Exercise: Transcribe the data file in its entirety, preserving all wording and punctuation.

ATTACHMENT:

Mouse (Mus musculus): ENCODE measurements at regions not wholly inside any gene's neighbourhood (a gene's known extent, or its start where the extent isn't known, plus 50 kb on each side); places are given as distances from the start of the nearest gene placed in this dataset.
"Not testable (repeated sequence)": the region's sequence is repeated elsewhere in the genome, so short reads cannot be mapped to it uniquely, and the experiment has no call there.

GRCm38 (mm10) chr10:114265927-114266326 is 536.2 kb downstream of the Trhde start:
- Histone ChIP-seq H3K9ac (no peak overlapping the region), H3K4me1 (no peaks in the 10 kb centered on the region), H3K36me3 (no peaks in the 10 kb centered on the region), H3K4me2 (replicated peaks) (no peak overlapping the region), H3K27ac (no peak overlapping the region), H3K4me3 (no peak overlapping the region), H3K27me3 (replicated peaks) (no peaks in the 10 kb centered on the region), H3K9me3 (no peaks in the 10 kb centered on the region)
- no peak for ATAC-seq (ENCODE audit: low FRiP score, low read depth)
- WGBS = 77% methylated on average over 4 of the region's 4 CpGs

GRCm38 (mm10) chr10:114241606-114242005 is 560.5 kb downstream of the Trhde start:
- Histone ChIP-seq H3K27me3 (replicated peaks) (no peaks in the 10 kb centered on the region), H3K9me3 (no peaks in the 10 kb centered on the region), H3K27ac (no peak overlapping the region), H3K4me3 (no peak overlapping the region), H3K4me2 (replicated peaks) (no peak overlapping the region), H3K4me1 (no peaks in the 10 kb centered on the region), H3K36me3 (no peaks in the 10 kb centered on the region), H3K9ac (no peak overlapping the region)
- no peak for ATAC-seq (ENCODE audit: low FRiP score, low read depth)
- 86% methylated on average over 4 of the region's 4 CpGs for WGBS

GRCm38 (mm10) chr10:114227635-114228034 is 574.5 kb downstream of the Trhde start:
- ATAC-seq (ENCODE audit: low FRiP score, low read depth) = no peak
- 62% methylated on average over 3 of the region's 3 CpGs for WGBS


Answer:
Mouse (Mus musculus): ENCODE measurements at regions not wholly inside any gene's neighbourhood (a gene's known extent, or its start where the extent isn't known, plus 50 kb on each side); places are given as distances from the start of the nearest gene placed in this dataset.
"Not testable (repeated sequence)": the region's sequence is repeated elsewhere in the genome, so short reads cannot be mapped to it uniquely, and the experiment has no call there.

GRCm38 (mm10) chr10:114265927-114266326 is 536.2 kb downstream of the Trhde start:
- Histone ChIP-seq H3K9ac (no peak overlapping the region), H3K4me1 (no peaks in the 10 kb centered on the region), H3K36me3 (no peaks in the 10 kb centered on the region), H3K4me2 (replicated peaks) (no peak overlapping the region), H3K27ac (no peak overlapping the region), H3K4me3 (no peak overlapping the region), H3K27me3 (replicated peaks) (no peaks in the 10 kb centered on the region), H3K9me3 (no peaks in the 10 kb centered on the region)
- no peak for ATAC-seq (ENCODE audit: low FRiP score, low read depth)
- WGBS = 77% methylated on average over 4 of the region's 4 CpGs

GRCm38 (mm10) chr10:114241606-114242005 is 560.5 kb downstream of the Trhde start:
- Histone ChIP-seq H3K27me3 (replicated peaks) (no peaks in the 10 kb centered on the region), H3K9me3 (no peaks in the 10 kb centered on the region), H3K27ac (no peak overlapping the region), H3K4me3 (no peak overlapping the region), H3K4me2 (replicated peaks) (no peak overlapping the region), H3K4me1 (no peaks in the 10 kb centered on the region), H3K36me3 (no peaks in the 10 kb centered on the region), H3K9ac (no peak overlapping the region)
- no peak for ATAC-seq (ENCODE audit: low FRiP score, low read depth)
- 86% methylated on average over 4 of the region's 4 CpGs for WGBS

GRCm38 (mm10) chr10:114227635-114228034 is 574.5 kb downstream of the Trhde start:
- ATAC-seq (ENCODE audit: low FRiP score, low read depth) = no peak
- 62% methylated on average over 3 of the region's 3 CpGs for WGBS